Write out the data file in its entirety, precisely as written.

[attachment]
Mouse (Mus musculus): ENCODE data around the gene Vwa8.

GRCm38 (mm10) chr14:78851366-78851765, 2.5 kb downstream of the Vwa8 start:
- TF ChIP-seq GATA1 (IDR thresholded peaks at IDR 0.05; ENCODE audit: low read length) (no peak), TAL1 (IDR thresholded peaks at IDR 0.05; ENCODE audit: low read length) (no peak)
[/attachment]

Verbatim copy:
Mouse (Mus musculus): ENCODE data around the gene Vwa8.

GRCm38 (mm10) chr14:78851366-78851765, 2.5 kb downstream of the Vwa8 start:
- TF ChIP-seq GATA1 (IDR thresholded peaks at IDR 0.05; ENCODE audit: low read length) (no peak), TAL1 (IDR thresholded peaks at IDR 0.05; ENCODE audit: low read length) (no peak)